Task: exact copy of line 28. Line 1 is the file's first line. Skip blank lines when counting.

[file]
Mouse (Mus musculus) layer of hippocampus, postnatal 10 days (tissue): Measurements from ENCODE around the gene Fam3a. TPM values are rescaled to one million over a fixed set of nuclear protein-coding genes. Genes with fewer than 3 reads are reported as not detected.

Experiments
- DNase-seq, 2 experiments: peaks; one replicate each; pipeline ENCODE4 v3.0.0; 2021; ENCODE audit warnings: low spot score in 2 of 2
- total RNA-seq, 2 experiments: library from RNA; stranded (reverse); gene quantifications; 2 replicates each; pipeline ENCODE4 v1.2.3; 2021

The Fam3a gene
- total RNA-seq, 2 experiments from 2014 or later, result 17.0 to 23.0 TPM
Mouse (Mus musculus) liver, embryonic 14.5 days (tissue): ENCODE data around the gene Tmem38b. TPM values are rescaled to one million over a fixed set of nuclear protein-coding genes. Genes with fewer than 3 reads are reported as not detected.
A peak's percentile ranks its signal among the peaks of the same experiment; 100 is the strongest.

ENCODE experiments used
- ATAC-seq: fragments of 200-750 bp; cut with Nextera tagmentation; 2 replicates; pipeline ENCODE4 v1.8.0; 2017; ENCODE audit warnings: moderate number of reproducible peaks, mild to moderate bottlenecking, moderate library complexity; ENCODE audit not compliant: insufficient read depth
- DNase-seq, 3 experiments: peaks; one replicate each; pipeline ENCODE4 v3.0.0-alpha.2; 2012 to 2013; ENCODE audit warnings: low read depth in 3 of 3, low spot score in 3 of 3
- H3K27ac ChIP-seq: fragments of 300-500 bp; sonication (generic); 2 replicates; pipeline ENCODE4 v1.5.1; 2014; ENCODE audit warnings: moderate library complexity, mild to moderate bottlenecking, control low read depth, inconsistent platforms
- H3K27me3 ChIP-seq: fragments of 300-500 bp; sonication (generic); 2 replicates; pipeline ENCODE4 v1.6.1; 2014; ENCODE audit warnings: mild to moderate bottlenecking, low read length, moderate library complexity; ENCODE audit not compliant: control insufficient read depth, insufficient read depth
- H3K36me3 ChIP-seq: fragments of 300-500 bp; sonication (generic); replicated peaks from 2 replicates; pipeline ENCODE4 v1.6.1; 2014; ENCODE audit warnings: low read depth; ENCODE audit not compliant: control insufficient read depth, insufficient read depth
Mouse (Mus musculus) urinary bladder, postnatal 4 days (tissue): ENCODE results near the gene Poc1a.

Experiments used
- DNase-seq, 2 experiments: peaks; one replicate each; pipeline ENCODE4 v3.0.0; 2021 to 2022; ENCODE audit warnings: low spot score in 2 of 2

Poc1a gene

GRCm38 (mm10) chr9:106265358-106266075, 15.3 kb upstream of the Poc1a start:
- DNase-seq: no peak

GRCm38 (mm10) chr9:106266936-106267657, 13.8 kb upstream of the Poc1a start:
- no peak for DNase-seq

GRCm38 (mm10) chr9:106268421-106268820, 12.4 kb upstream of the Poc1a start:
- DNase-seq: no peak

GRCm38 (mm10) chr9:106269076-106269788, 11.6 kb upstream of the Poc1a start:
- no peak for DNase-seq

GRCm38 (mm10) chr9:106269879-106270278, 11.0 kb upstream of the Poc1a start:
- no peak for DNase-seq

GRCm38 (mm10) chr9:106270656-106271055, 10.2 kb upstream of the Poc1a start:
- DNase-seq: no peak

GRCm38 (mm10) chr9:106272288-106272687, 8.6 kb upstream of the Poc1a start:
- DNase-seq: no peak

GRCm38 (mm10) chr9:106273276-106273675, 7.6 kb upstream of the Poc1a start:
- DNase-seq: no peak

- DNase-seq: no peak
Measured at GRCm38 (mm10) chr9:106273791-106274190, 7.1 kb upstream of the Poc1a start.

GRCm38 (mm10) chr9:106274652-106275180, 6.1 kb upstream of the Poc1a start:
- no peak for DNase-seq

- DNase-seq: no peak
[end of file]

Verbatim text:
- no peak for DNase-seq